App Permissions are not always safe to grant!

Don’t just click on “allow”. When an app is permitted to access more data than necessary, it creates security risks. Some apps can even block you from using them if you deny them any permissions.

How far can apps go with their permissions request?

Take for example the popular Chinese anime makeover selfie app “Meitu” which hit the headlines in 2017 due to the nature of the different permissions it was seeking from users. Being a camera based app, users would expect that access to the camera and storage is enough for a camera app that needs to take pictures, edit and save them.

That wasn’t the case with Meitu though. It went as far as collecting your phones’ IMEI number, alongside other permissions which included access of approximate and precise location, reading phone status and identity, reading, modifying or deleting the contents of your USB storage. It also needs permission to reorder and retrieve running apps, to change the audio settings, permission for full Network access, to make and manage phone calls and even for controlling the phone’s vibration!

Another example is simple Android flashlight apps which, according to Avast Security, “can request up to 77 different permissions and some of them are “hard to explain like the right to record audio”. If you consider that most apps for both Android and Apple phones should need no more than five permissions, 77 is certainly a worrying amount.

Luckily, flashlights are now integrated within newer phones’ operating systems so there is no longer the need for us to download them. However, according to Avast Security Researcher Luis Corrons, in 2019, there were still 937 flashlight apps available on Google Play. If you still need to install a flashlight app, it’d be best to look for one that does not require permissions that have nothing to do with the features you’d expect from a flashlight to offer.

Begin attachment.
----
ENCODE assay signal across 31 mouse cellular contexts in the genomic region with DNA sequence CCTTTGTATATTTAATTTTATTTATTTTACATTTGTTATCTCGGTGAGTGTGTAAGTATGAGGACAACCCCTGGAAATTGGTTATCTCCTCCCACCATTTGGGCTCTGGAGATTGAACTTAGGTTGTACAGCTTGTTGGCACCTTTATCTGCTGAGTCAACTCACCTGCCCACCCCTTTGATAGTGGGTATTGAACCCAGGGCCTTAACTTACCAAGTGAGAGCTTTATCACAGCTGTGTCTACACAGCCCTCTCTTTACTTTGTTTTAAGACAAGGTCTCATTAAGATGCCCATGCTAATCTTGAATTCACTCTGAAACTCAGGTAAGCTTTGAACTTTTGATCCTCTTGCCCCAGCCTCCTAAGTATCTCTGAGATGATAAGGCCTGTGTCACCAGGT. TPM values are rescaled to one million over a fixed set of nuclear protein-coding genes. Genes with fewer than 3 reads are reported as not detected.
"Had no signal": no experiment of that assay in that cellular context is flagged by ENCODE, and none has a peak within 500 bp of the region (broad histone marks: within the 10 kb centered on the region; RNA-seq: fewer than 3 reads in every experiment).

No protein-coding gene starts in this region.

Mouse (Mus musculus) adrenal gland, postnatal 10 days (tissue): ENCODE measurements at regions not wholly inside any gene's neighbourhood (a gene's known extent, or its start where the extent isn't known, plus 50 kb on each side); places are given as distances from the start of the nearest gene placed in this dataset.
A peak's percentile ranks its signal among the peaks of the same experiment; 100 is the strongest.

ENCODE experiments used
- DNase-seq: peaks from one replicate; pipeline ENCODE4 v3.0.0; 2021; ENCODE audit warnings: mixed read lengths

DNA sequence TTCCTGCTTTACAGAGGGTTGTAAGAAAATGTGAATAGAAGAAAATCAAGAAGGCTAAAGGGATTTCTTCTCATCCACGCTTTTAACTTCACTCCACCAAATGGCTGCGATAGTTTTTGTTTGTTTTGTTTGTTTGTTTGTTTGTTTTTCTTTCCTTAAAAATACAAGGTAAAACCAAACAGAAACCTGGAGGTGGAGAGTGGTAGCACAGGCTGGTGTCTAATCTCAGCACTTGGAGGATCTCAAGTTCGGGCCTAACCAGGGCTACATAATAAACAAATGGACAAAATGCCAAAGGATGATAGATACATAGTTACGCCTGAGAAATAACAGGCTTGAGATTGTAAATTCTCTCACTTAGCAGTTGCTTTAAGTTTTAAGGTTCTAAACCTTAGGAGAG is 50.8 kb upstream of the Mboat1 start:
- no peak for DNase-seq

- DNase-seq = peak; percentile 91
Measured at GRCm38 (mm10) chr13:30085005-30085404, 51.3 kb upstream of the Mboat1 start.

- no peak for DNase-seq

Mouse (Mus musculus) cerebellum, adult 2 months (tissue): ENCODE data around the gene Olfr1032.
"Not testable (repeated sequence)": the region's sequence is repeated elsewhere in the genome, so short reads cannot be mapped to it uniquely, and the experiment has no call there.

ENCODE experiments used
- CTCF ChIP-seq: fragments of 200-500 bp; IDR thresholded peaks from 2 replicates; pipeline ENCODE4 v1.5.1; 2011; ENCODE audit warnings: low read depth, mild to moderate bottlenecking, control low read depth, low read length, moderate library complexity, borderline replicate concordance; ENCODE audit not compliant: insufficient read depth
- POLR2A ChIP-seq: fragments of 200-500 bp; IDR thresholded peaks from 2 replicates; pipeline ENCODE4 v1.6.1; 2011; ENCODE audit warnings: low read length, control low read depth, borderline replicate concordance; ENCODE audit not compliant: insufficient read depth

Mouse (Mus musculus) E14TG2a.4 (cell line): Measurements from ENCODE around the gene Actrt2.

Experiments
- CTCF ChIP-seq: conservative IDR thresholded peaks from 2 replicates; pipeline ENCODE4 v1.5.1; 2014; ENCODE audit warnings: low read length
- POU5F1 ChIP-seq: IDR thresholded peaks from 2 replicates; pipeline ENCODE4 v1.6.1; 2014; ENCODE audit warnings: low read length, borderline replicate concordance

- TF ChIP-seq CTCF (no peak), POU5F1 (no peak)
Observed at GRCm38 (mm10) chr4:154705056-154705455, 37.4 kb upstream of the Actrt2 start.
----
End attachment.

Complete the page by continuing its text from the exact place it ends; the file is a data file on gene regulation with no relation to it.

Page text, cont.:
Why do some phone apps require all these permissions if they don’t need them for functioning?

App makers don’t quite specify the reasons why they collect all this data and what it is used for. It is speculated that it is for advertising purposes. Your data is distributed to advertising companies so that they can target you as a consumer.

Despite Meitu confirming that the data is mainly collected in order to better understand the interests of the users, they have also stated that they can “give away your information to comply with the law” in China (Cnet.com). It would enable them to track users who may upload banned content and stop them from using the app.

Still, a camera app collecting and storing your IMEI numbers on different servers and requesting permission to make and manage phone calls may not be something that all users are comfortable with.

 

Sources: 

- How to find which Android apps are accessing permissions

- Android apps asking for too many permissions 

- How to check your app permissions

- Flashlight apps permission requests 

- Apple ATT (App Tracking Transparency)